Auto Direct Messages - Bane or Blessing?

Auto Direct Messages - Bane or Blessing?

For many internet marketers, Twitter Auto Direct Messages are the bane of their existence. They're a constant, virtually unavoidable issue, which has led many to completely ignore their Twitter inbox and forget about the feature.

But what if they're wrong? What if there's an incredible benefit and blessing inherent to being able to automatically welcome new Twitter followers?

We're going to explore that today, so I ask you to keep an open mind, and be willing to have your pre-existing notions dissuaded, and the wisdom of so many experts shattered.

What Are Twitter Auto Direct Messages?

Like many social networks, Twitter offers the ability for users to send direct, private messages to other users. They're referred to as 'Direct Messages' or 'DMs' for short.

But, unlike other networks, Twitter's API (programming interface) allows third-party tools to automatically trigger a direct message anytime someone new follows you.

So, simply put, you can use a tool to automatically welcome new followers.

Sounds great, right? I mean, we do that with our email lists and customers already, don't we? Someone signs up for our newsletter or online service, and we set things up to automatically email them and welcome them, perhaps giving them additional information or links to follow.

And recently, Twitter removed the 140-character limit from direct messages making it possible for you to send far more interesting and detailed messages to your new followers.

So what's the problem? Auto DM's sound great, don't they?

The problem is that too many people have no earthly idea what they should be doing with Auto DMs. At best, they send nonsense. At worst, they fill your Twitter messages queue with spammy links and sales messages. It's a travesty, but one that we can all work together to overcome.

What Shouldn't You Auto DM?

What's that nonsense look like, you ask? Well, if you've used Twitter and followed a bunch of people, you probably don't need me to tell you, but here are a few examples that I've received, and some ludicrous messages.

  • "Thanks for following!"
  • "Follow me on X, Y or Z other social network."
  • "Buy X, Y or Z"
  • "Please retweet some of my tweets"
  • "What can we do for you?"
  • Other random, surface questions, like, "how long have you been on Twitter?"
  • "Do you use Twitter for business or pleasure or both?"
  • Hashtags
  • Multiple DMs in succession
  • Multiple DMs from different tools
  • Verification DMs
  • A link with no additional information or context
  • Too much business language, like, "With this connection, we should explore opportunities for greater synergy."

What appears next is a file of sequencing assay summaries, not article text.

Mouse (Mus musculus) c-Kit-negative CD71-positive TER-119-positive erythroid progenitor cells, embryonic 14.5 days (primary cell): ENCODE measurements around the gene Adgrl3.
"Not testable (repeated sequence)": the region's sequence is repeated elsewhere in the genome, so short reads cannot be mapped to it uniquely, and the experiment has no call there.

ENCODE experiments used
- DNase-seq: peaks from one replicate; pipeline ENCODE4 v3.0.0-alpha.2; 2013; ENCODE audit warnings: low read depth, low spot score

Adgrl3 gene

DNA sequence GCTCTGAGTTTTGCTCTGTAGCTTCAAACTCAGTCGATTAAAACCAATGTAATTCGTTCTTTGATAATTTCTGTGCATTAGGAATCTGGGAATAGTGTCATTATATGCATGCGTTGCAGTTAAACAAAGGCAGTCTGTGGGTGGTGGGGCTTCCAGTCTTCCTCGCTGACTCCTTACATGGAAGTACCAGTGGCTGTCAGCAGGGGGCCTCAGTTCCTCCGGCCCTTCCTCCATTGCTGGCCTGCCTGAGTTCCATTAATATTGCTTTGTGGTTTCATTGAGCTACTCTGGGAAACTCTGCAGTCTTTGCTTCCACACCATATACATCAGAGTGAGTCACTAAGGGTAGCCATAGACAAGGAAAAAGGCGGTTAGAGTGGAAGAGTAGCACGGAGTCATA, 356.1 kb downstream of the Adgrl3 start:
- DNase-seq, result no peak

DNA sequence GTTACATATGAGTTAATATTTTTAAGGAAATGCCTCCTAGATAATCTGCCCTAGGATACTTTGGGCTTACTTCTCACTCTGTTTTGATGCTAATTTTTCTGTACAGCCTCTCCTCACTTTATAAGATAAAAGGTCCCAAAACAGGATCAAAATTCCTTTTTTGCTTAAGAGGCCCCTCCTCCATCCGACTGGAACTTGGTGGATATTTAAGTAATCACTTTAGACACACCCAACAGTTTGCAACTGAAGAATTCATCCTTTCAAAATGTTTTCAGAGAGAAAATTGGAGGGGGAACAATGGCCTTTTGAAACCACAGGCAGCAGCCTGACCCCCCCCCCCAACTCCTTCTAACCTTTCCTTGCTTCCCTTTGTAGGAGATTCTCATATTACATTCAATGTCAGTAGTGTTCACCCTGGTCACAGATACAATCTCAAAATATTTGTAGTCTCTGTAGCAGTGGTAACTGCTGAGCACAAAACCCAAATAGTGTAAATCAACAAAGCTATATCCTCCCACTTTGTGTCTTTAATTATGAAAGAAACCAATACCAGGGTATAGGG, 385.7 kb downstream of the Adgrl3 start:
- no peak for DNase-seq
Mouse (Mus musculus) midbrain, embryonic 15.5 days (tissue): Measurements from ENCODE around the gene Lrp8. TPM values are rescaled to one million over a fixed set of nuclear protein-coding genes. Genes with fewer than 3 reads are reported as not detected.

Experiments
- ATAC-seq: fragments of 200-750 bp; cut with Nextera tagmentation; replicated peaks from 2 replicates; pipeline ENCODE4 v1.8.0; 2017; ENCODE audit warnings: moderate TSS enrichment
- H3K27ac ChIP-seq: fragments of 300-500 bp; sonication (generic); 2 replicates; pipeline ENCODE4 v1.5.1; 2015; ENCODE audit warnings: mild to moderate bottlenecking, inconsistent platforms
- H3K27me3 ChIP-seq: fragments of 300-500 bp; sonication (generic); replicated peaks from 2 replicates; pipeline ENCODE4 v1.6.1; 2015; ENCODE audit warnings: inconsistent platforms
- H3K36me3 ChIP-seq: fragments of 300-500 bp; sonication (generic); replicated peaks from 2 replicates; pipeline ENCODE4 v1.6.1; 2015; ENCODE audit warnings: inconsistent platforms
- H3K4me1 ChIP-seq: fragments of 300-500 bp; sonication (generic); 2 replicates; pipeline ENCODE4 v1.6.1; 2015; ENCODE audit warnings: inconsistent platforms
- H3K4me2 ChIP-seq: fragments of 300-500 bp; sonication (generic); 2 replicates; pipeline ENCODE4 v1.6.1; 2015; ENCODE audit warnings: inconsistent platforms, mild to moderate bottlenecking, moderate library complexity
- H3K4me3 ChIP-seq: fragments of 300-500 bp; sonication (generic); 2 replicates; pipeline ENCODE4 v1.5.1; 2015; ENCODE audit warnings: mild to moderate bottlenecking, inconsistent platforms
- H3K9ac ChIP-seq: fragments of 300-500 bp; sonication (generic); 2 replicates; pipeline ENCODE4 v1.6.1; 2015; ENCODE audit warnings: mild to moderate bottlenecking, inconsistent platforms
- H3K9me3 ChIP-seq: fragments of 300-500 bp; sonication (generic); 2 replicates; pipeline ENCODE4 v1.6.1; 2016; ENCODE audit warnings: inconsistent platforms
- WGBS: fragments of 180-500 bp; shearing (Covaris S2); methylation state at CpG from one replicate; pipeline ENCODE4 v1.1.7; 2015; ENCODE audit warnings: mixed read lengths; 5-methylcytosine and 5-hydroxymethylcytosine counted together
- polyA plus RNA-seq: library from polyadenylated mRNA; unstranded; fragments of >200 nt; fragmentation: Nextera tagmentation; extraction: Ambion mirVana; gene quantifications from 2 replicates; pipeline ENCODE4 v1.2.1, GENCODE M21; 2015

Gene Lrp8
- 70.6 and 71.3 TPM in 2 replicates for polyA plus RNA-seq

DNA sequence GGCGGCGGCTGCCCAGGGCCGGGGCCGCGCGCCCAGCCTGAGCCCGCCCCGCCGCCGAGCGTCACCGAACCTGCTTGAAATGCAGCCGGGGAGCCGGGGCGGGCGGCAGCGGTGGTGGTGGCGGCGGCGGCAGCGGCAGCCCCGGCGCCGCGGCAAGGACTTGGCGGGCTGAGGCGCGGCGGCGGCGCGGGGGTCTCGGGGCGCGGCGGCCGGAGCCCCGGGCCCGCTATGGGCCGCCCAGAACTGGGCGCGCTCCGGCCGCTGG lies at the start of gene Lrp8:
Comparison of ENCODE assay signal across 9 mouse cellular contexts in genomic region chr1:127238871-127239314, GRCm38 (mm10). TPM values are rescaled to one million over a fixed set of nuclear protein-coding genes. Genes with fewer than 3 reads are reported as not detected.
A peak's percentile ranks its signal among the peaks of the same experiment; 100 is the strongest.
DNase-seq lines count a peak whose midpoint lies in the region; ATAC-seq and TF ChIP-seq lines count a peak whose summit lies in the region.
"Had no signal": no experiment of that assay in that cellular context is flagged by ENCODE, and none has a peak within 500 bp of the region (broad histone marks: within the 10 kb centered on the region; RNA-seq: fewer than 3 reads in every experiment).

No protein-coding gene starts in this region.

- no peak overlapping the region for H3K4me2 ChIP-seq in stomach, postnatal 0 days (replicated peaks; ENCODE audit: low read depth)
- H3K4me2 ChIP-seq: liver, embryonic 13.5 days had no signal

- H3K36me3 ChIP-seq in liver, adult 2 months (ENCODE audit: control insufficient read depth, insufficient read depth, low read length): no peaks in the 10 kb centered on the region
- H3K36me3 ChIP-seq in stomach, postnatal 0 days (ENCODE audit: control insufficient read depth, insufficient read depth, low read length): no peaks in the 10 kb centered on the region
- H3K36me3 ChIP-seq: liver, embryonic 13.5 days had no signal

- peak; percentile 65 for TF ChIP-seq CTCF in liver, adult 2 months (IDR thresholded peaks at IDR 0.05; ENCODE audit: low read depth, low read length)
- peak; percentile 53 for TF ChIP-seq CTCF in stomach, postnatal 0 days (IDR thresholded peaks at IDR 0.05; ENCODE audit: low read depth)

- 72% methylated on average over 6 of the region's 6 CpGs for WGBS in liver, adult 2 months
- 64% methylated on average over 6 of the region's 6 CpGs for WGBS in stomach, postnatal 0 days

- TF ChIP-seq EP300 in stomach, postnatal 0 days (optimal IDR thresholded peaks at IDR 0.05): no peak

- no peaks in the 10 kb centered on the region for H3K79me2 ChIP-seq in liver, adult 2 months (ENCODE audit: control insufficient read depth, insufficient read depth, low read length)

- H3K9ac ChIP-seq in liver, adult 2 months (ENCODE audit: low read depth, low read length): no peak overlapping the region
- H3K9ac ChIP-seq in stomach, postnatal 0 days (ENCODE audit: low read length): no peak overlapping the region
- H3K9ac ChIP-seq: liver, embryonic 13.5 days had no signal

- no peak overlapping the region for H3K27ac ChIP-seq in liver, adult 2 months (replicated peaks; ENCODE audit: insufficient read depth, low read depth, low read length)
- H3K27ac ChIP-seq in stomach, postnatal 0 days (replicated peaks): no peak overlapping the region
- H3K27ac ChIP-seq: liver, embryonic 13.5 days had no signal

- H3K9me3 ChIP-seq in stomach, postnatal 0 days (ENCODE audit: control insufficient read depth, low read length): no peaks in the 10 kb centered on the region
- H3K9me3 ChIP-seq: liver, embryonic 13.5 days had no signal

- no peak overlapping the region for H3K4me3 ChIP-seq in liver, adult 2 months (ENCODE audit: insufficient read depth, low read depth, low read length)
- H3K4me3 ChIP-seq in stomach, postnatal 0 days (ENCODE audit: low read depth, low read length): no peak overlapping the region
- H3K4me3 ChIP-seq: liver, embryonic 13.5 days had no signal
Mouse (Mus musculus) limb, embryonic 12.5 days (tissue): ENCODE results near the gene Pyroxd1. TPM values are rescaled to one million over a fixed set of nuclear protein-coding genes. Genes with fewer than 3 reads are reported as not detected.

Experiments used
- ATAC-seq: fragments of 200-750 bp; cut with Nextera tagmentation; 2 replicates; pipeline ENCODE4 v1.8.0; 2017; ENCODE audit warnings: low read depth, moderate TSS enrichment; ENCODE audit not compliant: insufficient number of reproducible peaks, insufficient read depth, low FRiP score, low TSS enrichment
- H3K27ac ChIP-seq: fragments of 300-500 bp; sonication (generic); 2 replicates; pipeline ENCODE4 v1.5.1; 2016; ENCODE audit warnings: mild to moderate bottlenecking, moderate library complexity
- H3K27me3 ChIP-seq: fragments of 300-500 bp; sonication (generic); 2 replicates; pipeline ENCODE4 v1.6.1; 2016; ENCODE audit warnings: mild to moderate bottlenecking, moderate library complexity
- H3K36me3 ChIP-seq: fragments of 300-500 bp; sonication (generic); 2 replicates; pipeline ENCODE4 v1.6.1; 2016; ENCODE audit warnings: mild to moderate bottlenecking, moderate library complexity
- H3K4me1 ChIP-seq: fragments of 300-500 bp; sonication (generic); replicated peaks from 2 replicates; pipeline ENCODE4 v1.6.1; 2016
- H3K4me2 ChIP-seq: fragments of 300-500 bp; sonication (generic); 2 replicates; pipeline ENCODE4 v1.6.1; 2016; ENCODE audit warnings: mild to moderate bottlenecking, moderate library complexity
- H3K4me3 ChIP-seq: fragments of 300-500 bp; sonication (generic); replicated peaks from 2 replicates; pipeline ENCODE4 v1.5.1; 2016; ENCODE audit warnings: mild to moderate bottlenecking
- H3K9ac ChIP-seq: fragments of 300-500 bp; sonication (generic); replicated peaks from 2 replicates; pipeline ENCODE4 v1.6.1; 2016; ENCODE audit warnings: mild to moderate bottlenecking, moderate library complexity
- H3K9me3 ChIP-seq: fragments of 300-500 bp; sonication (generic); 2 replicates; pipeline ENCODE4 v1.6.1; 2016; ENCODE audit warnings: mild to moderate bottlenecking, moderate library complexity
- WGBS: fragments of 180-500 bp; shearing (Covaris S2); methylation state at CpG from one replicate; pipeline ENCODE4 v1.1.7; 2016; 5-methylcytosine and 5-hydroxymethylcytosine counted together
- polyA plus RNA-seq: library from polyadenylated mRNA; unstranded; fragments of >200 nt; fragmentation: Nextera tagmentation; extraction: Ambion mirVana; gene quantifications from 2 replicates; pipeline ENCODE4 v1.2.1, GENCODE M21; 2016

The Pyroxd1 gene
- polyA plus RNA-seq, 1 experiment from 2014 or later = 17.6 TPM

• ALL CAPITAL LETTERS

First, many people will find a tool that promises to automatically welcome their new followers, and then never change the default direct message. Or they skimp and use a free tool that includes an advertisement or mention of the tool in the message.

If you're hoping to make a positive impression on a potential client, let me just say that free tools probably aren't going to do the job!

While you're at it, make sure that you pick one tool... every day I get at least one Twitter user who has set up auto DMs using two or more tools, so I get multiple auto DMs from them.

Hashtags do not work, so unless you're including a hashtag to be funny, don't.

A new Twitter follower, generally speaking, is like someone you just met at a party. Would you immediately ask them to do something for you? Buy something from you? This is a new relationship and, as such, you need to proceed slowly and carefully. You need to court them by sharing great content and information over time, and give them opportunities to engage with you.

Be. Patient.

Don't ask me to verify my account, follow you on a different social network, or jump through any other hoops. You haven't yet earned an ask.

What Should You Auto DM?

So, now that we have an idea of what you shouldn't be doing, what should you consider sending new followers?

First, it's certainly OK to send nothing at all. Someone who follows you on Twitter is not expecting a welcome message or looking for one. If you aren't completely sure that your auto dm will be welcomed and appreciated, skip it.

That said, this could be a golden opportunity to open a dialogue with someone, particularly if you're actively ramping up your targeted Twitter followers (a topic we will be digging into in our next article).